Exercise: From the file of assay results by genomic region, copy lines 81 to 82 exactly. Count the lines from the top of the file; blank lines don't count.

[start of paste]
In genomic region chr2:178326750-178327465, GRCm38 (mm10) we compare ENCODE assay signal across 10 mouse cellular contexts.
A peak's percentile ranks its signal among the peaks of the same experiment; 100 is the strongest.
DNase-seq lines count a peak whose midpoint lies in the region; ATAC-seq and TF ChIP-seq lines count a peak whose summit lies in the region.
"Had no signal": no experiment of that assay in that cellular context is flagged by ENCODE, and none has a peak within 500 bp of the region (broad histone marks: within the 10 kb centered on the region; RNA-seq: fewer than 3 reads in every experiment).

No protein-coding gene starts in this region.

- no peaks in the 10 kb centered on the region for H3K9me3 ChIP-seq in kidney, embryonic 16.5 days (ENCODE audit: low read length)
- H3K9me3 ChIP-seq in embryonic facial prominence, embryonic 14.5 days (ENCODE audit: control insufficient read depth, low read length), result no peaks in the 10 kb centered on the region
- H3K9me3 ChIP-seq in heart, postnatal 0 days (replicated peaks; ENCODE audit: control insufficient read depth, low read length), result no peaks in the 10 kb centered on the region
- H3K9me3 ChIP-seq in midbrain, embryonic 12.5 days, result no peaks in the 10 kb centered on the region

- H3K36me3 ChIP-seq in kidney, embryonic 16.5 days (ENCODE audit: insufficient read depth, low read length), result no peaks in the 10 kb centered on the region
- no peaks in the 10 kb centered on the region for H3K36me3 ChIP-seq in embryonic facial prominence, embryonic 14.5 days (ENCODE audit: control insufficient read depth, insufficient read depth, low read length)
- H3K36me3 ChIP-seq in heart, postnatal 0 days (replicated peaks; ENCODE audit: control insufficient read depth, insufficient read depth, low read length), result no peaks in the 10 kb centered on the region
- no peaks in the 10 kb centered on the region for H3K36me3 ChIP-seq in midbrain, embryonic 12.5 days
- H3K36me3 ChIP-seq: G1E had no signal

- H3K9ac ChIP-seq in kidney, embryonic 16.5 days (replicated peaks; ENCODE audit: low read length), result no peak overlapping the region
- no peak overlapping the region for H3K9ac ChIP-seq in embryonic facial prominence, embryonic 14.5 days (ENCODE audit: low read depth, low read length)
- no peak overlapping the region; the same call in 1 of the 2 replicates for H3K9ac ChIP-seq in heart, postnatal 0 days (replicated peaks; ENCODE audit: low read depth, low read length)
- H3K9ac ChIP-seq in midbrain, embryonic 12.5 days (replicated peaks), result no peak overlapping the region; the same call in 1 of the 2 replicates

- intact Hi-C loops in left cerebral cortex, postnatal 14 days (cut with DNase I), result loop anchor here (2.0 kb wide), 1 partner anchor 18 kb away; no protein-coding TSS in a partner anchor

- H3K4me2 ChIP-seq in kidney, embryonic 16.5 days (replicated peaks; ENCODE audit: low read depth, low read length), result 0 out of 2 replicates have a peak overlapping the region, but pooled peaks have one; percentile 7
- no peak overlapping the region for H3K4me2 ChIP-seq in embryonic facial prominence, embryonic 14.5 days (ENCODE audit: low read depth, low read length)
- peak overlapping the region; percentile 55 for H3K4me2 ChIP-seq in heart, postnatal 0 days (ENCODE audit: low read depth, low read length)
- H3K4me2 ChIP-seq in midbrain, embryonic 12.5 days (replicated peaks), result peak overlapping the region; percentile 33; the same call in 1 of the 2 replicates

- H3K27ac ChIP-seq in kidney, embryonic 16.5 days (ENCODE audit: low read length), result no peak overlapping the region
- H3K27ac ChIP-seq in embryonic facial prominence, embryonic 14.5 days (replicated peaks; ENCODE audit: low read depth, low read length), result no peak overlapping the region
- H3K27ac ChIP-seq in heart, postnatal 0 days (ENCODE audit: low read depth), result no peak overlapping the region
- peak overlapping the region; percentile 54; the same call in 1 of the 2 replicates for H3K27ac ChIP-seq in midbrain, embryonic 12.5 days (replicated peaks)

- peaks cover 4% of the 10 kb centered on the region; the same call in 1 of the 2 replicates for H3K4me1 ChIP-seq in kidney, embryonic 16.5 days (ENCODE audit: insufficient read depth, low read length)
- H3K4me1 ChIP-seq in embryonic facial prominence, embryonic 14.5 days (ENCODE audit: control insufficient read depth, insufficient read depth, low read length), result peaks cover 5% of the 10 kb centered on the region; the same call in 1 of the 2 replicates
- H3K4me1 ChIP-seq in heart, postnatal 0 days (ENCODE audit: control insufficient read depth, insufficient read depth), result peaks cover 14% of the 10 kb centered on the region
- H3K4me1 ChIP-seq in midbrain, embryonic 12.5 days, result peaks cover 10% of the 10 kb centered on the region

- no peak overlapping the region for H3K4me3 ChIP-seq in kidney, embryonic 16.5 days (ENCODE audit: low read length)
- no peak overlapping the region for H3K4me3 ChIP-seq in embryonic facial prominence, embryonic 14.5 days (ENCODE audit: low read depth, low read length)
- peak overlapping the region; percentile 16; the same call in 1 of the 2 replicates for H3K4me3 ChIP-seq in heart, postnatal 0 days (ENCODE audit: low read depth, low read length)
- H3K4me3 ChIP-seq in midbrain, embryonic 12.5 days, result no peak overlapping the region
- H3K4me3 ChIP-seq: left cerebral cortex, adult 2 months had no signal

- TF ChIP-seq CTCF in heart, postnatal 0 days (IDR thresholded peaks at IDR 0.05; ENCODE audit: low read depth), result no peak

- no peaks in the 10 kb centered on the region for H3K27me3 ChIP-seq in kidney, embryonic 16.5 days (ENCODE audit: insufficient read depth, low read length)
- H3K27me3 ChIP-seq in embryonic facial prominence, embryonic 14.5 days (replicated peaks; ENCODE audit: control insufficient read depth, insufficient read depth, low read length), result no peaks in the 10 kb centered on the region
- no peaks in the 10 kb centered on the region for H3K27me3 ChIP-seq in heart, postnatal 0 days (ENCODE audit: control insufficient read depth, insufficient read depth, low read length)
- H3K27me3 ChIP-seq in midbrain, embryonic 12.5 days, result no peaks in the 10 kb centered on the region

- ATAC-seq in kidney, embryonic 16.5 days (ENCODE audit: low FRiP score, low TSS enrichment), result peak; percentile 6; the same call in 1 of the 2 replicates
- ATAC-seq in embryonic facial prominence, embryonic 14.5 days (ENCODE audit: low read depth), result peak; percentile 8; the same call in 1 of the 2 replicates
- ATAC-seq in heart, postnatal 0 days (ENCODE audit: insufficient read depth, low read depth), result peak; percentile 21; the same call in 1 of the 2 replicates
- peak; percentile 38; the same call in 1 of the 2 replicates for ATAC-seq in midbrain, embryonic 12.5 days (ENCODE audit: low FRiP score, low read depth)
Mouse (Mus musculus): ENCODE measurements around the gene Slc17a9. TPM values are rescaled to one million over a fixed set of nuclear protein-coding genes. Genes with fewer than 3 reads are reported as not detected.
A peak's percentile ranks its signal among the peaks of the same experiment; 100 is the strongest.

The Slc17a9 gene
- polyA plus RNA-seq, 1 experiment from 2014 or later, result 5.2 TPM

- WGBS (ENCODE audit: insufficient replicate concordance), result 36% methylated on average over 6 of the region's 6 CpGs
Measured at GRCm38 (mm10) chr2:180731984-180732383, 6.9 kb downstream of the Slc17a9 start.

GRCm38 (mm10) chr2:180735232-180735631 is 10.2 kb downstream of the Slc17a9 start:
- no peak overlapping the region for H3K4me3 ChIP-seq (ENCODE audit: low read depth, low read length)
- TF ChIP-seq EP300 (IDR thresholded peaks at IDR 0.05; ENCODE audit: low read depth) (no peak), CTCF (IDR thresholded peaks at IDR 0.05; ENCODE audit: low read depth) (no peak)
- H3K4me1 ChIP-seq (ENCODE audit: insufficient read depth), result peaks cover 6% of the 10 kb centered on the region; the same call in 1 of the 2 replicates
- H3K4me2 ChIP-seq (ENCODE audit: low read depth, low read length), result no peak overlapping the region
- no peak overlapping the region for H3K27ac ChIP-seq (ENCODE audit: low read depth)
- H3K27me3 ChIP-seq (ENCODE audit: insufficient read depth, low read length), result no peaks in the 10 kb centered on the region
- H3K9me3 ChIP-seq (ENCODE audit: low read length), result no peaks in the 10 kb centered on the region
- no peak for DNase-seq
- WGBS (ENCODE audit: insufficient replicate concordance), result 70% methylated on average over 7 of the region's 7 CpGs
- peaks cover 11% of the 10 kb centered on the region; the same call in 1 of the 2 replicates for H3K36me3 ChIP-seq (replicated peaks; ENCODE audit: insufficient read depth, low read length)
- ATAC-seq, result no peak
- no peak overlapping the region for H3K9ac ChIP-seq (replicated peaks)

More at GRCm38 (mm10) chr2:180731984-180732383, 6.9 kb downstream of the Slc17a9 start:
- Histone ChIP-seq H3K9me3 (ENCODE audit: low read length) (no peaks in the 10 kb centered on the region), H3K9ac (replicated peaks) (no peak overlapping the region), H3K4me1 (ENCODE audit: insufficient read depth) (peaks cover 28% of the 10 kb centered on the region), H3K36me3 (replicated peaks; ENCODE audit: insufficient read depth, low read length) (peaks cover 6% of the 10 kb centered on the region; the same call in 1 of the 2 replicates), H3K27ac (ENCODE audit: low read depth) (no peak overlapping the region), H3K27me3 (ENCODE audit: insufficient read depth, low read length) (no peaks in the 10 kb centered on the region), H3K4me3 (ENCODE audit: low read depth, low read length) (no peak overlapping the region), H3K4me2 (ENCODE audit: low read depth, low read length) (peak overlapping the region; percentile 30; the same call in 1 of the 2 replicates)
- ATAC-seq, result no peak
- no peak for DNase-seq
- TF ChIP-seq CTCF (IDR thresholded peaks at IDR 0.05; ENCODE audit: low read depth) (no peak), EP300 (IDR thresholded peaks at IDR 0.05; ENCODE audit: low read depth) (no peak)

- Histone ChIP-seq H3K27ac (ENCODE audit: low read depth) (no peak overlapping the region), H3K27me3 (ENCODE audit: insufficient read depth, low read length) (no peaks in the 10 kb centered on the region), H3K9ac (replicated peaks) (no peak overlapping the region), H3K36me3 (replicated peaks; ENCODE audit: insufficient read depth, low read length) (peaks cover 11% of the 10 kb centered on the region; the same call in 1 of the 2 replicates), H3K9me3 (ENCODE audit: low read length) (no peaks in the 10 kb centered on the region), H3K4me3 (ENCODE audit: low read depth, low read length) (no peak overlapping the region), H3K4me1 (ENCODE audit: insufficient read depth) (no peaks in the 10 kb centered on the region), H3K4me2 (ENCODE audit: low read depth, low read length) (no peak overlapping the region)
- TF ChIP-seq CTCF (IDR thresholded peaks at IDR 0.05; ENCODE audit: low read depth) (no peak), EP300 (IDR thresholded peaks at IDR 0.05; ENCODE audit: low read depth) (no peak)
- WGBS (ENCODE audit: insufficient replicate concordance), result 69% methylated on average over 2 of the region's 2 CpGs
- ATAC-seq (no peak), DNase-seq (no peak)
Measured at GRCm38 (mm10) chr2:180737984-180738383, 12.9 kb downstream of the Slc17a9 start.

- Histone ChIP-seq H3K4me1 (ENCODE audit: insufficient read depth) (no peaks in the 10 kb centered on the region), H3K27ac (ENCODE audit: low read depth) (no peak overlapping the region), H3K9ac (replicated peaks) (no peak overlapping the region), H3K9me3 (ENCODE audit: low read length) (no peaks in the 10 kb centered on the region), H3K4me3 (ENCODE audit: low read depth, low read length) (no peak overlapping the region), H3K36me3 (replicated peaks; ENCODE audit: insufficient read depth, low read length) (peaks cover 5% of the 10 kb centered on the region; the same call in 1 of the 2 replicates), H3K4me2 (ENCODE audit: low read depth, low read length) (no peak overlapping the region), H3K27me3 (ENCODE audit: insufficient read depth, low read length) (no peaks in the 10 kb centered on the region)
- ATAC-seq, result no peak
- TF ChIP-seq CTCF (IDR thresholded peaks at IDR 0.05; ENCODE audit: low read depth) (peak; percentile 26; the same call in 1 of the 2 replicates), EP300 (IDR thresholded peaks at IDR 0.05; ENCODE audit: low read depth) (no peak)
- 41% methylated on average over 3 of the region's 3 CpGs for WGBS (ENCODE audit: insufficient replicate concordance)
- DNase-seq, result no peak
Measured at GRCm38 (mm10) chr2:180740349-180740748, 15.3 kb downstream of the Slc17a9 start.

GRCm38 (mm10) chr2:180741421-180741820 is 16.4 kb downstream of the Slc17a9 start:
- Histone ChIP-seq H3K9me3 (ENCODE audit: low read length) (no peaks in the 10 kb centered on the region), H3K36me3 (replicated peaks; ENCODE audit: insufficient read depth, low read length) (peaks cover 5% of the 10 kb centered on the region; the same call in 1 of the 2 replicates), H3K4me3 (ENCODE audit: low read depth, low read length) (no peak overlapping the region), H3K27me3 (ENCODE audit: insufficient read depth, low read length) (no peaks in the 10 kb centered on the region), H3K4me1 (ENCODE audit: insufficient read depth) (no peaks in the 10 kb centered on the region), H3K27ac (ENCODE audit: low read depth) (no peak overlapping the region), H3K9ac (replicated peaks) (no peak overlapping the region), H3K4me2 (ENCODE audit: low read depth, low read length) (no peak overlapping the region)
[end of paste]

GRCm38 (mm10) chr2:180741421-180741820 is 16.4 kb downstream of the Slc17a9 start:
- Histone ChIP-seq H3K9me3 (ENCODE audit: low read length) (no peaks in the 10 kb centered on the region), H3K36me3 (replicated peaks; ENCODE audit: insufficient read depth, low read length) (peaks cover 5% of the 10 kb centered on the region; the same call in 1 of the 2 replicates), H3K4me3 (ENCODE audit: low read depth, low read length) (no peak overlapping the region), H3K27me3 (ENCODE audit: insufficient read depth, low read length) (no peaks in the 10 kb centered on the region), H3K4me1 (ENCODE audit: insufficient read depth) (no peaks in the 10 kb centered on the region), H3K27ac (ENCODE audit: low read depth) (no peak overlapping the region), H3K9ac (replicated peaks) (no peak overlapping the region), H3K4me2 (ENCODE audit: low read depth, low read length) (no peak overlapping the region)